Ted Kramer's wife leaves her husband, allowing for a lost bond to be rediscovered between Ted and his son, Billy. But a heated custody battle ensues over the divorced couple's son, deepening the wounds left by the separation.
Texas greenhorn Joe Buck arrives in New York for the first time. Preening himself as a real 'hustler', he finds that he is the one getting 'hustled' until he teams up with a down-and-out but resilient outcast named Ratso Rizzo. The initial 'country cousin meets city cousin' relationship deepens. In their efforts to bilk a hostile world rebuffing them at every turn, this unlikely pair progress from partners in shady business to comrades. Each has found his first real friend. Written by
The film was rated "X" (no one under 17 admitted) upon its original release in 1969, but the unrestricted use of that rating by pornographic filmmakers caused the rating to quickly become associated with hardcore sex films. Because of the stigma that developed around the "X" rating in the ratings system's early years, many theaters refused to run "X" films and many newspapers would not run ads for them. The film was given a new "R" (children under 17 must be accompanied by a parent or legal guardian) rating in 1971, without having anything changed or removed. It remains the only X-Rated film ever to win the Oscar for Best Picture, be shown on network TV (although the R reclassification had taken place by then), or be screened by a sitting U.S. President, Richard Nixon. See more »
Ceilingless set and lighting equipment can be briefly seen in several shots in Cass' bedroom. See more »
Whoopee-tee-yi-yo. Get along little dogies. It's your misfortune and none of my own.
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I sat down to watch "Midnight Cowboy" thinking it would be another overrated '60s/'70s movie. Some of my favorite films come from the '70s, in the same vein as "Midnight Cowboy" ("Taxi Driver," "Mean Streets," "Panic in Needle Park," etc.) but there are many, many overrated ones as well that have gained strong reputations amongst critics for being groundbreaking - unfortunately a vast majority of them don't hold up as well today. I sort of feel this way about "Easy Rider." (Although it, too, is one of my favorites.)
So, I didn't expect much from "Midnight Cowboy" but got a lot back. It's a touching story, well-made and well-told with some of the best performances of all time. Dustin Hoffman, as Enrico "Ratso" Rizzo, gives one of his best - it's a bit funny at times (he sounds like a cartoon character when he speaks - maybe because of the Lenny/"Simpsons" connection), but Hoffman is entirely convincing. Half of the film's budget went towards his paycheck as he was just becoming a major star in Hollywood. Opposite him is the second-billed Jon Voight as Joe Buck, the "cowboy" who travels North to the Big Apple in the hopes of becoming a male prostitute. Soon his naive ways land him in trouble and he pairs up with a crippled scam artist named "Ratso" - who offers to become Joe's "manager" for a certain percentage of profits.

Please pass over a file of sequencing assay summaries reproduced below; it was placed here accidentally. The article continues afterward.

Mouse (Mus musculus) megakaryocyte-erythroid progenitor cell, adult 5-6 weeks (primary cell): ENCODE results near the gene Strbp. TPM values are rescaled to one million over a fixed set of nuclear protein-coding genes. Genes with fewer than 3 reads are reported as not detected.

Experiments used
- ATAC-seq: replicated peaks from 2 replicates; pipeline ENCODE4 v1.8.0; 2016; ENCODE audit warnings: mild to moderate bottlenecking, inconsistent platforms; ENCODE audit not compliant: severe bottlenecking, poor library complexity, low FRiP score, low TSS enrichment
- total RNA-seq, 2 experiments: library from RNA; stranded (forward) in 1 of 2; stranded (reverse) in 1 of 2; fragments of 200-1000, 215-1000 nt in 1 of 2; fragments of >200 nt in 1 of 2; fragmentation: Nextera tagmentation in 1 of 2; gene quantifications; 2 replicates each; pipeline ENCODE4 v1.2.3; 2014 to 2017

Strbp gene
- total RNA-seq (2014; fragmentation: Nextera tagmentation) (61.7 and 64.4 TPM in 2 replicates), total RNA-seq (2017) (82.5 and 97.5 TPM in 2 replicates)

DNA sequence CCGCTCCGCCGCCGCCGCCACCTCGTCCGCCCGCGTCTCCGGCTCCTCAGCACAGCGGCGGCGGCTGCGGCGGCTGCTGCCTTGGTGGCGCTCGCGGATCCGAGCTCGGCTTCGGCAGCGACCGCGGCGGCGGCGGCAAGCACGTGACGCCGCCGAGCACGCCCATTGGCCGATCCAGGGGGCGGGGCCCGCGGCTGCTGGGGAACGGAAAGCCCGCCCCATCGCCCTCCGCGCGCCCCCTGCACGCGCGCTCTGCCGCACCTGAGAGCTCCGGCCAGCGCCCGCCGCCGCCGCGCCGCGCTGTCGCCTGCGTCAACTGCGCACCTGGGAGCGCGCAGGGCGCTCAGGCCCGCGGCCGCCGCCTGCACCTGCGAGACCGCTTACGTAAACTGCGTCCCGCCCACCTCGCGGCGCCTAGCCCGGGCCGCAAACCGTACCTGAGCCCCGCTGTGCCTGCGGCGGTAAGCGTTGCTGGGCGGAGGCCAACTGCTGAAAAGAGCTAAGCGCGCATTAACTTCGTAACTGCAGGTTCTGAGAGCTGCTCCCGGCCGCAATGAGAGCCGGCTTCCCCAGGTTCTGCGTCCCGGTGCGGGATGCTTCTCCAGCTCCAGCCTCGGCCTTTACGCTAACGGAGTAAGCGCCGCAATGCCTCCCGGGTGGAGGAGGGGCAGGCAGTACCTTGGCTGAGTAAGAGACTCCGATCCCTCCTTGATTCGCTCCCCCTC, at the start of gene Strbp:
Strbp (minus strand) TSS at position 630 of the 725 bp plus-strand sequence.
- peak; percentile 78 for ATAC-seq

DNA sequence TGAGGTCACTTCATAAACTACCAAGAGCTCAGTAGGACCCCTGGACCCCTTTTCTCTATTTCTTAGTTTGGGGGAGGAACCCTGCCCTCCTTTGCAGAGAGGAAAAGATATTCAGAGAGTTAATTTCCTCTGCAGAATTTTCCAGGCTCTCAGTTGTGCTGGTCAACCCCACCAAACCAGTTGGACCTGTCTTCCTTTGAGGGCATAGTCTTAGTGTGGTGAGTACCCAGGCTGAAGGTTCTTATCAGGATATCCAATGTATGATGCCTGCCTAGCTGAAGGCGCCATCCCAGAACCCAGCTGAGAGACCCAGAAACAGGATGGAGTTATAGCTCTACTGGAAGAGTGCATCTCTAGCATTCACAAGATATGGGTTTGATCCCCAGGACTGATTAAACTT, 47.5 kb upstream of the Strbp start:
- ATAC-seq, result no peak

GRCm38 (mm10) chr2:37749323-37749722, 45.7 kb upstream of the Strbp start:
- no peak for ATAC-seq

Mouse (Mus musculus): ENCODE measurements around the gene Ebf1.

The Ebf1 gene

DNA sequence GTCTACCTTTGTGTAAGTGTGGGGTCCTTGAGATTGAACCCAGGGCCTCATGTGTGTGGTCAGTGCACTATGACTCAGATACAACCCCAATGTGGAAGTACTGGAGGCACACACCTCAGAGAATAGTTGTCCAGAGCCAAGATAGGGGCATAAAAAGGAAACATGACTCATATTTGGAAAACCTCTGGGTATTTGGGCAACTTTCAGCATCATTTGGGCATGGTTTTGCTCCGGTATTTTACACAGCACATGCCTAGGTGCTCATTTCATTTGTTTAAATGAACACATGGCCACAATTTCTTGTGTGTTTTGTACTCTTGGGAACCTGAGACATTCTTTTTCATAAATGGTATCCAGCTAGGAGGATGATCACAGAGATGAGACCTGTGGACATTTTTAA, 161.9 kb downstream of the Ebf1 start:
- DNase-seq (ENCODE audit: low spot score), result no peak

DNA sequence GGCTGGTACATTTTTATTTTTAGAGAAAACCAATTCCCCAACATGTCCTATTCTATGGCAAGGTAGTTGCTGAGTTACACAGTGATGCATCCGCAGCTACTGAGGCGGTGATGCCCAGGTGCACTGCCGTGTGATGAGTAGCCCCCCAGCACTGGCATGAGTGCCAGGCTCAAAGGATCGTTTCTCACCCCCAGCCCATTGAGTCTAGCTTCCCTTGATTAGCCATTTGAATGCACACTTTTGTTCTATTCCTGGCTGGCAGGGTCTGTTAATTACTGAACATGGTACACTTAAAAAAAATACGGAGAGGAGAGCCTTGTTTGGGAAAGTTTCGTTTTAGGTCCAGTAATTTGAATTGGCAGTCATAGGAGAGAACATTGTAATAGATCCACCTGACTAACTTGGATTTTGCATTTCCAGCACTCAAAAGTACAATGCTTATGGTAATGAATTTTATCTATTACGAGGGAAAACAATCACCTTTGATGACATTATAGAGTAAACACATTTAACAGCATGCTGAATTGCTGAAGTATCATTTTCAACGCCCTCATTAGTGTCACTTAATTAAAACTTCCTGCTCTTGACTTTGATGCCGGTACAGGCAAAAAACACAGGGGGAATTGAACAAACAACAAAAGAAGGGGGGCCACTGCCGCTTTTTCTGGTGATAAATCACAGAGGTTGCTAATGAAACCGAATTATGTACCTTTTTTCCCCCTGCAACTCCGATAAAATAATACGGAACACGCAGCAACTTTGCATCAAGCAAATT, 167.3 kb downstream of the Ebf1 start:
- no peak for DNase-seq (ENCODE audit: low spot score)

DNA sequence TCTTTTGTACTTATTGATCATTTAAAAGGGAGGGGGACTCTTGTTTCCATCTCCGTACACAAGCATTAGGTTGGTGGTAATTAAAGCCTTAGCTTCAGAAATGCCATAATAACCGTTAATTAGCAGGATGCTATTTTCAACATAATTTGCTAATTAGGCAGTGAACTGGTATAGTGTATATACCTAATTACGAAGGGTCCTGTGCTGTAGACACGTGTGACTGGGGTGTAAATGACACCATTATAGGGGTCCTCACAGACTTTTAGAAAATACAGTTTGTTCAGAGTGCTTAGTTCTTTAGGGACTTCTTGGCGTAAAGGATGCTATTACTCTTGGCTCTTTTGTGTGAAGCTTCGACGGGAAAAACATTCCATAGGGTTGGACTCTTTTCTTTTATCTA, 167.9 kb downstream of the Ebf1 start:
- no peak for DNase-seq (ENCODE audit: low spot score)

The movie is quite long at two hours but never really seems very long. Some films can tend to drag, especially some of the films that were made in the '70s because (as it's been said in "Easy Riders, Raging Bulls") the directors were the stars of the movies in the 1970s and occasionally they got a bit too infatuated with their material, going on too long examining characters/scenes/etc. that aren't important. Just about the only scene I felt was a bit too long and unnecessary was the drug party - it makes the film seem extremely outdated (similar to the drug odysseys in "Easy Rider") and really harms its flow because it's not needed.
Other than that, "Midnight Cowboy" is an almost flawless motion picture. I was pleasantly surprised. It does have its flaws (flashbacks are a bit tacky and never used as well as they could have been, for instance) and some of the scenes are a bit uneasy (such as the gay movie theater sequence) but if you can handle its content "Midnight Cowboy" is a truly great motion picture, an uncompromising examination of life on the streets in the late '60s/early '70s. It's a depressing movie, yes, and by today's standards might seem a bit outdated and heavy on the liberal perspective of "life is horrible, etc."...but I still love it and particularly the extremely touching ending will stay with me for a long, long time.
Highly recommended. One of the best films of the '70s. (It was technically released in late 1969 but I'd still categorize it as a 1970s film. It also won the Best Picture Oscar, being the first - and only - X-rated motion picture to do so. It was later re-rated R on appeal.)
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